On the up side, the door in the dividers provides easy access between the two classrooms. “I go back and forth all the time,” Ryan said, who also conceded his side of the noise, saying, “I drive Wissing mad with all the movies going on.”

Even though the sound coming from the classrooms can become annoying at times, the dividers have brought their fair share of memories. For example, in the past, students have leaned their chair against the divider door and fallen into the adjacent classroom. Ryan recounts such an occurrence once. “[The student] fell through into the other room. There was a class going on. Right through the door,” Ryan said. And since the door latch doesn’t hold, a simple push is enough to open it. “We’ll just occasionally have a surprise guest,” Wissing said.

One other famous landmark of Sehome’s prehistoric campus is the famed Little Theatre. Kandace McGowan, drama and journalism teacher at Sehome, runs the theatre along with the classroom next to it, which doubles as backstage for her performers.

However, the Little Theatre hasn’t always been only a theatre. Before a group of teachers converted it, the space used to be a lecture hall. The booth used to be where they put the projector, and the copier room was where they kept the film. It’s for this reason that the Little Theatre is so unique.
The long history of the Little Theatre has guaranteed that it’s full of surprises that people in the theatre will run into every once in a while. “We found a note from students from 1974,” McGowan said. The note was found behind a peg board that McGowan and her students had taken down to pack away. Among them was the message, “This panel was hung the same day I wore my new pants with the pocket liners”. These messages from past generations of Sehome students are special to the old Sehome building. “There’s not going to be things like that in the new school. But we’ll make more,” McGowan said.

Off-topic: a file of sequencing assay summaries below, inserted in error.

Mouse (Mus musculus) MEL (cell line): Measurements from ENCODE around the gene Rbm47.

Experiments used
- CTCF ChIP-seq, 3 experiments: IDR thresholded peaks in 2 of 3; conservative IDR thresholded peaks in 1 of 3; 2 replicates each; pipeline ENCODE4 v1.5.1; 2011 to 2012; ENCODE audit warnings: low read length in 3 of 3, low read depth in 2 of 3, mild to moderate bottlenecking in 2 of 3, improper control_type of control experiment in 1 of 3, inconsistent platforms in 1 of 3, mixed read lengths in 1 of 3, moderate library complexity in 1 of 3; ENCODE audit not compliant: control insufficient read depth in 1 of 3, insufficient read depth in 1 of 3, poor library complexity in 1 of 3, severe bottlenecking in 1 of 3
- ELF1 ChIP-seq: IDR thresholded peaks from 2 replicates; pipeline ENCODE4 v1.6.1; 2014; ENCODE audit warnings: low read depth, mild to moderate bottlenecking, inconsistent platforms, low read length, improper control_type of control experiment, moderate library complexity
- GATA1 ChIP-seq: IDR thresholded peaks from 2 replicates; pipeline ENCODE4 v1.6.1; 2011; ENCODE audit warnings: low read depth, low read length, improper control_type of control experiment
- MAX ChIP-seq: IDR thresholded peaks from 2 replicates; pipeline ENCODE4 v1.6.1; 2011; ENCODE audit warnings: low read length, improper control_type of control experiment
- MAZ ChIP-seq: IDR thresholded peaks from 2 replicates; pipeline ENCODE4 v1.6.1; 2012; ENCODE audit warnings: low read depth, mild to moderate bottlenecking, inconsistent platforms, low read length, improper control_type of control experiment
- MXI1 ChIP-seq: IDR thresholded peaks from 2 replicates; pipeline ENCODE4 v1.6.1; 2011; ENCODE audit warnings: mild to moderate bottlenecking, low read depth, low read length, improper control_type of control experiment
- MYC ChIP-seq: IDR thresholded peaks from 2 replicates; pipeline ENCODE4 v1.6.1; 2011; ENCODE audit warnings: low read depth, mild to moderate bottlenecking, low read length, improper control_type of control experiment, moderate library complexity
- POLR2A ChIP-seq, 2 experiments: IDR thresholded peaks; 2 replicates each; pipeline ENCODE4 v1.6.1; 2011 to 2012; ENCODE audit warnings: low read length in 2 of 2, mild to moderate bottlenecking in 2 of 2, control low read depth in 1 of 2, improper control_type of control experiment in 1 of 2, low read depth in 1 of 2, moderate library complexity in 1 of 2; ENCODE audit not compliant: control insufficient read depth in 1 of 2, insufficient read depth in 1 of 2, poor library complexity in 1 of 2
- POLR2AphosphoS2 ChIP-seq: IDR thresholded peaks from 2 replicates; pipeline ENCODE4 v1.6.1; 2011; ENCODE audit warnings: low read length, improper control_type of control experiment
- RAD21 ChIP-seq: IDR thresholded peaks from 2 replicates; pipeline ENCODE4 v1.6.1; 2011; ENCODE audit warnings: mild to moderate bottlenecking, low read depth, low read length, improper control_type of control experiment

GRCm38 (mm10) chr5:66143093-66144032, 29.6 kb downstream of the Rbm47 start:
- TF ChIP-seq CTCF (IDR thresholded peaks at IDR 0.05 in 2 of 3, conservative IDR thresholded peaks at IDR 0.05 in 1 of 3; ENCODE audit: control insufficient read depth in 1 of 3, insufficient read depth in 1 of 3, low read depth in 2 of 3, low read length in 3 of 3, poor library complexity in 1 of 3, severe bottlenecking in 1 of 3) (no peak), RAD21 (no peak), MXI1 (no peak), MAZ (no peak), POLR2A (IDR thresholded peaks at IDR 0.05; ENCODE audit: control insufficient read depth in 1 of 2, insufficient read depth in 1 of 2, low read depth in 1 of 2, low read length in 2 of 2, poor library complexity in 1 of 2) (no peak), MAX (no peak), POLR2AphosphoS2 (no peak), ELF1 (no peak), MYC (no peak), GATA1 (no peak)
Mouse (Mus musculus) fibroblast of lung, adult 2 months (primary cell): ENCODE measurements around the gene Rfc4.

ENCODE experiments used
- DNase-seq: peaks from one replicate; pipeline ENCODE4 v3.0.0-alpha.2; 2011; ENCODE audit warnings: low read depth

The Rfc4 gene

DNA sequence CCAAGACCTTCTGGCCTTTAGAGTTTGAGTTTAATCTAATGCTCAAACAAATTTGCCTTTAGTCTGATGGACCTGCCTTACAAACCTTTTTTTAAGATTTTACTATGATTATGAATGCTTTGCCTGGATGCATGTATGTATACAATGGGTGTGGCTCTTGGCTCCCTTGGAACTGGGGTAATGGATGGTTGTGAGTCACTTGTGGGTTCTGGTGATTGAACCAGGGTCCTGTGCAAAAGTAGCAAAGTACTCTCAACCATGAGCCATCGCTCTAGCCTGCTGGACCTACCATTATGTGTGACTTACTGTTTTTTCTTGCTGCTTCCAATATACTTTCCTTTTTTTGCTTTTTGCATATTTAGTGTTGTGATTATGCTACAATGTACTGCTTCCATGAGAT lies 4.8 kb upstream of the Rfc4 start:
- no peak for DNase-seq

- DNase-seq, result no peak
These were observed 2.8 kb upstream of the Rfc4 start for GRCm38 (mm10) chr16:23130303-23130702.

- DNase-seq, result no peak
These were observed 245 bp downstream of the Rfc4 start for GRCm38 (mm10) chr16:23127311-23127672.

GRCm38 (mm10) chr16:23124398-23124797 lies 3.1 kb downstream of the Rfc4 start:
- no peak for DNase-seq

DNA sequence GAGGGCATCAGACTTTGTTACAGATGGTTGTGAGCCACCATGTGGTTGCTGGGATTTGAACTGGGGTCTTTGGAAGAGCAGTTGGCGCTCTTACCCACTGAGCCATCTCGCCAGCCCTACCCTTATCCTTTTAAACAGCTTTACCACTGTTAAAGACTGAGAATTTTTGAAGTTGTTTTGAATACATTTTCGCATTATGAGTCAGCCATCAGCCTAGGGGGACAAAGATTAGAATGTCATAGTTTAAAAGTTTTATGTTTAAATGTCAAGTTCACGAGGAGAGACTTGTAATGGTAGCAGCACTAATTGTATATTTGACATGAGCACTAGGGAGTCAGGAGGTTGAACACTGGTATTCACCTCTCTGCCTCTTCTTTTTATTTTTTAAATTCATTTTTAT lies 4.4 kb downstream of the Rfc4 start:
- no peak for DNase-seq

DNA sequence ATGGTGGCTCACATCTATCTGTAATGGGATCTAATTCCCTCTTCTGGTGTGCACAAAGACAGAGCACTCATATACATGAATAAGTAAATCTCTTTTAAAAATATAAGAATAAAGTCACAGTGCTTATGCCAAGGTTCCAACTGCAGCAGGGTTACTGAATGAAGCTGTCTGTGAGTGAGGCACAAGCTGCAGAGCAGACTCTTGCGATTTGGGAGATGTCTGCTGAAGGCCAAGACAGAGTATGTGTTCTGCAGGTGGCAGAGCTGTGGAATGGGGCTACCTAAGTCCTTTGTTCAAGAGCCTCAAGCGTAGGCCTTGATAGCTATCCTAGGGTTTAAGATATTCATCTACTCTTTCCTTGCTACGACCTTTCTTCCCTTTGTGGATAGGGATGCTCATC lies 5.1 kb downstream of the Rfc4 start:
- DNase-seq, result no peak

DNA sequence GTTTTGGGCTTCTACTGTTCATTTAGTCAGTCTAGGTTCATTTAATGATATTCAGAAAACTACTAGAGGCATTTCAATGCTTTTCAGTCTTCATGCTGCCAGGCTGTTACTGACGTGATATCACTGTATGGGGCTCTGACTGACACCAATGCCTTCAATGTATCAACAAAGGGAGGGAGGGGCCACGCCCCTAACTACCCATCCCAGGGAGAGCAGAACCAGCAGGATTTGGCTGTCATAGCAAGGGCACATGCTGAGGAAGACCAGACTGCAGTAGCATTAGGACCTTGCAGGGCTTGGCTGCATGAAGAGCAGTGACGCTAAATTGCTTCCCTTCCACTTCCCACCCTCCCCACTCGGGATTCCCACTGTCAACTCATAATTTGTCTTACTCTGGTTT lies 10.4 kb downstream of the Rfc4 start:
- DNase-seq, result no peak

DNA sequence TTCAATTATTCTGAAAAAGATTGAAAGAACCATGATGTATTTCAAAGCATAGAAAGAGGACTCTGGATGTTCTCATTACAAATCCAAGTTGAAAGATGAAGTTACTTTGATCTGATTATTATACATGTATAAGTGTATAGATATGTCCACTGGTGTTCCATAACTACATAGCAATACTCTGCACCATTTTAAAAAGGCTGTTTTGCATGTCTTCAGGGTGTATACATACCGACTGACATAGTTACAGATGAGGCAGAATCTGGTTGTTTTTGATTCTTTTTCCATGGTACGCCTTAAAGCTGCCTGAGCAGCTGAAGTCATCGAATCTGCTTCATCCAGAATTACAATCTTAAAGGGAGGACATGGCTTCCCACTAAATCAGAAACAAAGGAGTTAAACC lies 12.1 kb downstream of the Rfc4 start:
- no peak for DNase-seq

Not all the mysteries of the Little Theatre have been discovered and some of them have been forgotten. Among these mysteries is the presence of a secret passageway that takes you underneath the stage. Under the stage is a small room, big enough to stand in. This secret died out around five years ago, after classes stopped passing down the information to the younger ones. “I didn’t like the idea of having people crawling around underneath the stage,” McGowan said. However, the door is still there, should anyone try and look for it.

In the end, even though Sehome is full of cracks in the ceiling and weird stains on the floor, this building has been the umbrella under which Sehome’s history has grown. And for all its flaws, the old building will always remain a cherished relic of Sehome’s past.